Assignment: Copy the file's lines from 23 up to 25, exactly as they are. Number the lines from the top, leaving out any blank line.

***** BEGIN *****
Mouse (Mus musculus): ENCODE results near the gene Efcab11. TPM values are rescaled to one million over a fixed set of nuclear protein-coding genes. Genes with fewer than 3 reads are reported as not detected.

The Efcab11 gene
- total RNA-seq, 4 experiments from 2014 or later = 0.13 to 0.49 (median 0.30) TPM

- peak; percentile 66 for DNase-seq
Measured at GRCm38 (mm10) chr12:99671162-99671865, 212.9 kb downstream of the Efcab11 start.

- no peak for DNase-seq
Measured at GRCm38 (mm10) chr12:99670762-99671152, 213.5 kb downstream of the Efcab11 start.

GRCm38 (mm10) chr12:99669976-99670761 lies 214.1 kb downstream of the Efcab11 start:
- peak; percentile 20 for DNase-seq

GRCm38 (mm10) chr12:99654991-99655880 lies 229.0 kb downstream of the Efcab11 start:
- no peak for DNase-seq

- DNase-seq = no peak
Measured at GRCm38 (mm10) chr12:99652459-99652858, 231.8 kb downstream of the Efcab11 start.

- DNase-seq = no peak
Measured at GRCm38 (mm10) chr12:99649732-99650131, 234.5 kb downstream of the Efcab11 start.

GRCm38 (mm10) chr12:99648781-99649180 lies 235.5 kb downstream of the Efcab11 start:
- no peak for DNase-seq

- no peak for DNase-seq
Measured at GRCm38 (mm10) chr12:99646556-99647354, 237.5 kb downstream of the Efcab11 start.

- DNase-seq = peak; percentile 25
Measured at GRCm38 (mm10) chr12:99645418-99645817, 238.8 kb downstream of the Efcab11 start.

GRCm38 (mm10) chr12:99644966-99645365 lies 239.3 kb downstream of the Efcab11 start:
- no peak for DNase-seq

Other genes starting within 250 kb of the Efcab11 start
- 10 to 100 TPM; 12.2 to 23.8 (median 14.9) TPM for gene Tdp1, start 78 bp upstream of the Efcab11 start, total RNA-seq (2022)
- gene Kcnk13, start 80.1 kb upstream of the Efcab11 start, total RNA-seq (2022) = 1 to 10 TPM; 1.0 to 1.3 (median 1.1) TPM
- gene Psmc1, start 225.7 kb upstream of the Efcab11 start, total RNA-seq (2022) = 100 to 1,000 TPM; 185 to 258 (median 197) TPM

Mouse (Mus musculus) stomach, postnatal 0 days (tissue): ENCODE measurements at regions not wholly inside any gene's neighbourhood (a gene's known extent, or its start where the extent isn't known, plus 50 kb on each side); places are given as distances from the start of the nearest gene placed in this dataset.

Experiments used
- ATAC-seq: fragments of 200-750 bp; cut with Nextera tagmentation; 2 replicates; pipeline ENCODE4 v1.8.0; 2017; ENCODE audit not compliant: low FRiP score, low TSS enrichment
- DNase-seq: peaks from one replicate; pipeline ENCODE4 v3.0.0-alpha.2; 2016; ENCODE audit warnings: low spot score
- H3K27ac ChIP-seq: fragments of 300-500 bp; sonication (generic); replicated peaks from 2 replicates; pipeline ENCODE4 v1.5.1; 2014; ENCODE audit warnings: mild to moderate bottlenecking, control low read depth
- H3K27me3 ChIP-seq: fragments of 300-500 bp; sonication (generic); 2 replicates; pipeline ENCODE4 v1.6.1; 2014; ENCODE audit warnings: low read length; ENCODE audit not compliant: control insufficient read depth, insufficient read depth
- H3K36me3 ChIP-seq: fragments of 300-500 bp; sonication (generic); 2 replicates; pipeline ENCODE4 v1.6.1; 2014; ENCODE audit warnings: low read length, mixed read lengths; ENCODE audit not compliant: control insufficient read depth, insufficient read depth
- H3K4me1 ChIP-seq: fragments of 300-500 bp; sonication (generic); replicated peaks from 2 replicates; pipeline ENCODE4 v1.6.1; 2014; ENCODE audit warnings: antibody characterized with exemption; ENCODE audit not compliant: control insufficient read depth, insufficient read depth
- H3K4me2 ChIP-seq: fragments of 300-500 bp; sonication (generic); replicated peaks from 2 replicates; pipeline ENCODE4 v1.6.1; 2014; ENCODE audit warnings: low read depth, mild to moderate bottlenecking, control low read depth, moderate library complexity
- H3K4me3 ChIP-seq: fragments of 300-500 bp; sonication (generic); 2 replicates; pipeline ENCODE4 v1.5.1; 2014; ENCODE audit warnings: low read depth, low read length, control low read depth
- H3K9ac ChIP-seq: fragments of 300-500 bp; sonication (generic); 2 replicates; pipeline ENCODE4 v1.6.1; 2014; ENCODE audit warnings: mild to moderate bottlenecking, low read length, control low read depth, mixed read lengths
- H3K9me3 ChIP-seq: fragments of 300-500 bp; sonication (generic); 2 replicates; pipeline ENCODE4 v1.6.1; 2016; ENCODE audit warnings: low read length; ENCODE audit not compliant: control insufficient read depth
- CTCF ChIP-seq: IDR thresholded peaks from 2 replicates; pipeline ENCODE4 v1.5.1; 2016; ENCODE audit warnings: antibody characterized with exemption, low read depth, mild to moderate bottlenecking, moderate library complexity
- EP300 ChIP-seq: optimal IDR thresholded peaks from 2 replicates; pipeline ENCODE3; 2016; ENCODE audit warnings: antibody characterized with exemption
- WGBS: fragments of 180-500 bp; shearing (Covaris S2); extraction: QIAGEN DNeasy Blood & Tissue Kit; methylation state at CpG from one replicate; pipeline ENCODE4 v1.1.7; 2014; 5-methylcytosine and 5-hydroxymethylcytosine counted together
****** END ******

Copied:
- no peak for DNase-seq

Other genes starting within 250 kb of the Efcab11 start
- 10 to 100 TPM; 12.2 to 23.8 (median 14.9) TPM for gene Tdp1, start 78 bp upstream of the Efcab11 start, total RNA-seq (2022)